Wednesday, September 29, 2010

Mid-week kitteh

There's a reason I sometimes don't post very often to my blogs.

I know you probably think it's because I'm busy, or I don't have anything to report on, but really, that's not the case.

Sometimes, my laptop gets usurped for a kitteh snoozing spot.

Removing such a kyoot kitteh from her sleeping spot would be horribly cruel, don't you think?

I certainly think it would be cruel. So I leave the kitteh snoozing and skip the blog entry.


Monday, September 27, 2010

Because it's Monday and all...

Elias objected rather strenuously about getting up this morning - even AFTER going back to bed for nearly an hour.

Perhaps he needs caffeine?

I especially love his tail as he goes back to sleep.

Hey, it's Monday. Go get yourself another cup of coffee while Elias finishes off my chai. (Yes, really. He drinks chai. OK, he steals my chai, right out of my cup, if I leave it unattended. This is why Elias is my husband's dog. Because if I had a dog, he would never do anything like that. Ever.)

Friday, September 24, 2010

More tile

In this episode of The Tile Saga, we finish laying the tile!

When last I left you, we only had the sides of the edges and one small section of the wall to do.

After breaking two tiles and burning a third, the hubby and the brother-in-law use the tried-and-true 'water cooled' method for cutting a hole in the tile for the shower head. (Why yes, in fact they are using a heavy-duty Dewalt drill with a carbide bit, while holding the tile under a steady stream of cold water in the kitchen sink. Sometimes ya gotta get creative to get the job done.)

But all that work paid of... they got the tile installed! Now you can see why we needed to cut the hole.

Next, the side walls. Measuring to cut the tile.

Sticking the last few tiles on.

Finished left side.

Finished right side.

Hubby photobombs my picture of the finished shower. But yaaaay! It's DONE!!! (Well, OK, except for the grout. But that's later.)

(Not familiar with Photobombs? Visit the Photobomb web site. Warning: may be NSFW.)

Wednesday, September 22, 2010

Mid-week kitteh

Someday I would like to have a maid.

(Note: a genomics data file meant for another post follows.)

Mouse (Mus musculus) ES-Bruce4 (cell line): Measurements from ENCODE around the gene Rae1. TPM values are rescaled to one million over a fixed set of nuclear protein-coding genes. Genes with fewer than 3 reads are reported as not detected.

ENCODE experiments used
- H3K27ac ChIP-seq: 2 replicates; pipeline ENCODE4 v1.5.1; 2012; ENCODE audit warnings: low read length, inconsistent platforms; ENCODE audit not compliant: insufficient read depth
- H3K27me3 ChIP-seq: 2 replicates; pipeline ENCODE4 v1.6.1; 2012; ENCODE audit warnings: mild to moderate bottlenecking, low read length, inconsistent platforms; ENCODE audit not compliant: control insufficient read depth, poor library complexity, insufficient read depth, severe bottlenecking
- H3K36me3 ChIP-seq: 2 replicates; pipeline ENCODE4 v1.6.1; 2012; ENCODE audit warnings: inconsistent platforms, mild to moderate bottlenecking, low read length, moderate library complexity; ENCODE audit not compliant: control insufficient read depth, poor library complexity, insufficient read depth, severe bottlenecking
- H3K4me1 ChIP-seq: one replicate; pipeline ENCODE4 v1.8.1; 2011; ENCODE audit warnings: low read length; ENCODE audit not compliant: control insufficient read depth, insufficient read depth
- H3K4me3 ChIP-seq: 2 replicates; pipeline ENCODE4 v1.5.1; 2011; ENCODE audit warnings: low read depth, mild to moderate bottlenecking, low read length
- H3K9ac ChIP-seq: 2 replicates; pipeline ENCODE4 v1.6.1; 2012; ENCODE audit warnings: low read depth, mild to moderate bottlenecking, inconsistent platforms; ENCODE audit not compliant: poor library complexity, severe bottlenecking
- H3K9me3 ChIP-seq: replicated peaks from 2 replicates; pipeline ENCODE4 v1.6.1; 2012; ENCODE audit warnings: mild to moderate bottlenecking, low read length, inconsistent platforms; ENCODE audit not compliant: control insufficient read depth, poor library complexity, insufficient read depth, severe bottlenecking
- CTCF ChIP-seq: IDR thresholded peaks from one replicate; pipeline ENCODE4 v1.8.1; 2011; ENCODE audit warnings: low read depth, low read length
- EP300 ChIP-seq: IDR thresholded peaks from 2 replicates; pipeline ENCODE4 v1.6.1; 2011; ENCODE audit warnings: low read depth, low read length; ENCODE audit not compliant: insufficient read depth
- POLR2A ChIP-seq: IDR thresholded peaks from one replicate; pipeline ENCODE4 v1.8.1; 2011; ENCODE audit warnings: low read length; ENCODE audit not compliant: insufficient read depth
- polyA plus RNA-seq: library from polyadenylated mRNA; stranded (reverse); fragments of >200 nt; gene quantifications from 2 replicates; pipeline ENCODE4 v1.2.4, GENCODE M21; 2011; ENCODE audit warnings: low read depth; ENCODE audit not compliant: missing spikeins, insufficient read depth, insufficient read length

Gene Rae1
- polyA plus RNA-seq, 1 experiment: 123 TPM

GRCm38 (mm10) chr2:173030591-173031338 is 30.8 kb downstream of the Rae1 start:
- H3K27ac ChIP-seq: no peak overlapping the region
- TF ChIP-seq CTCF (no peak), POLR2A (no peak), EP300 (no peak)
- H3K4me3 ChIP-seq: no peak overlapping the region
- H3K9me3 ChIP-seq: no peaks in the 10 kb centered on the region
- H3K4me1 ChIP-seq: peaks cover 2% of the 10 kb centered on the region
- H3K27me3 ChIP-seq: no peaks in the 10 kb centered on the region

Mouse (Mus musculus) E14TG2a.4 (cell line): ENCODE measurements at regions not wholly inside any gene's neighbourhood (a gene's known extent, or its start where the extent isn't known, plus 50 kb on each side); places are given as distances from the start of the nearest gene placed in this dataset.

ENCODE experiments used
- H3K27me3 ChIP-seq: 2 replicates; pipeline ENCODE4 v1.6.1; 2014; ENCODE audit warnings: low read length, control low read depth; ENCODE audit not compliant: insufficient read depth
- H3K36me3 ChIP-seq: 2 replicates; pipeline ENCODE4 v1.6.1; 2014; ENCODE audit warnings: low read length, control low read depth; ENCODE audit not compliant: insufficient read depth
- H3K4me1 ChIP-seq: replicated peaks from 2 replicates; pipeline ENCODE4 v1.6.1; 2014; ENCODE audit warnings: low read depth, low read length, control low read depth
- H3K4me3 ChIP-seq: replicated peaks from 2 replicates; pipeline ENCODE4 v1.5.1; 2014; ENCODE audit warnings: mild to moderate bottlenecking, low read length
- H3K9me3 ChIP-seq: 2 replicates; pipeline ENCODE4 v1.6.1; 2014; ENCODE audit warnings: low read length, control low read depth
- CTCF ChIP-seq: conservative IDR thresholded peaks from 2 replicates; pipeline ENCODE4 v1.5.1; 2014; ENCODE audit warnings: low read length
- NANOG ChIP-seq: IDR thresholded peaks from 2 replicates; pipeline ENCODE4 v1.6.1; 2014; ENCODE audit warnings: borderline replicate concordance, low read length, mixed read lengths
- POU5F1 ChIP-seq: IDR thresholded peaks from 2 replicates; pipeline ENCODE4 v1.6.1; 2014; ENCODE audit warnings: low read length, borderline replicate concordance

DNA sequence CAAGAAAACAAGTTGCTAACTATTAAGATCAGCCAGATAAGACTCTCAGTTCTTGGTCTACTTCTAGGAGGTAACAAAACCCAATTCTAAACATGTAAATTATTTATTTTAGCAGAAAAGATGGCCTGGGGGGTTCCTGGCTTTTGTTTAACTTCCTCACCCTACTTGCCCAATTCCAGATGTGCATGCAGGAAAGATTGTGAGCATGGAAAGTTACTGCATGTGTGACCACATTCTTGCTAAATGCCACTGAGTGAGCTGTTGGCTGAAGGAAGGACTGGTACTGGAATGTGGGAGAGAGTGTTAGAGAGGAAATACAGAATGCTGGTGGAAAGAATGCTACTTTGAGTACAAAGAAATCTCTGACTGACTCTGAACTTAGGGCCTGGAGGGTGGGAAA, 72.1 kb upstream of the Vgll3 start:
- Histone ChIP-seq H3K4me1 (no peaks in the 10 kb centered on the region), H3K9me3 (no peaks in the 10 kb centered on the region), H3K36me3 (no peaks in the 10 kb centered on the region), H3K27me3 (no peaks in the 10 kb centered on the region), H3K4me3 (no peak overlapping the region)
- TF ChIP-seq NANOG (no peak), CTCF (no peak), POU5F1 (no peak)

Someone who comes by maybe every other week and cleans the bathrooms and the floor boards and inside the oven. You know, the stuff you never get to when you're cleaning. (Well, OK, maybe you do, but I don't. Unfortunately. Hence the maid.)

One thing I will NOT need a maid to do, though, is help me with the laundry.

Freya is already quite an expert laundry assistant. I've got all the "help" I need.

Tuesday, September 21, 2010

The tile saga continues...

As we've had time over the last few weeks, we've slowly but surely been tiling the shower in the second bathroom. We've already done the floor, so we've been working on the walls.

Building out the niche for the shampoo, etc.

First layer: 18 inch tiles, all cut out and ready to go.

First wall of the 18 inch tiles laid in.

Nearly done with the 18 inch tiles!

Nearly there... decorative strip plus 12x12 diagonals in!

View from the door... looks nice, doesn't it? (Ignore the step-stool, please.)

I think we're going to try to finish it up this week or next, depending on how much time we can find in the evenings. It's getting close!

Monday, September 20, 2010

My latest submission to There, I Fixed It

There have been any number of 'smack the forehead' kludges that we've found around the house as we've been fixing it up (remember the five electrical panel boxes we had when we moved in?), but I think this is the first time we have ever actually created a kludge. Let me 'splain.

This weekend, we moved a couple of things from the old house. Unfortunately, our office chair fell victim in the move. In a tragic accident, two of the casters broke off. Until we can get to Home Depot or Lowe's (which as most of you know, is so far from the house), we have come up with the following solution:

Why yes, that is in fact a block of wood...

...and a grout sponge (???) holding up the chair.

Note: I had nothing to do with the selection of implements used to hold up the chair. I only take the pictures.

So, does anybody have any suggestions as to what I should entitle these fabulous pictures for There I Fixed It? Leave it in the comments...

Friday, September 17, 2010


That's right... our old house is finally, officially, really, seriously SOLD!

The closing was this morning, and the payment arrived in our bank account around 2 p.m. this afternoon. So it's really, really, REALLY sold.


I won't go into how stressful it was getting it sold, or how much it's cost us to actually sell it... but at the end of the day, it's no longer our responsibility, and we can turn 100% of our attentions to this house.

I'll sort of miss it - we lived there for 8 years, and did sooo many renovations it's hard to keep track. The kids basically grew up there. But in the end, it was so stressful for us to maintain two houses, plus the cost of two mortgages, that it was more like a huge weight than anything else. And now, it's gone.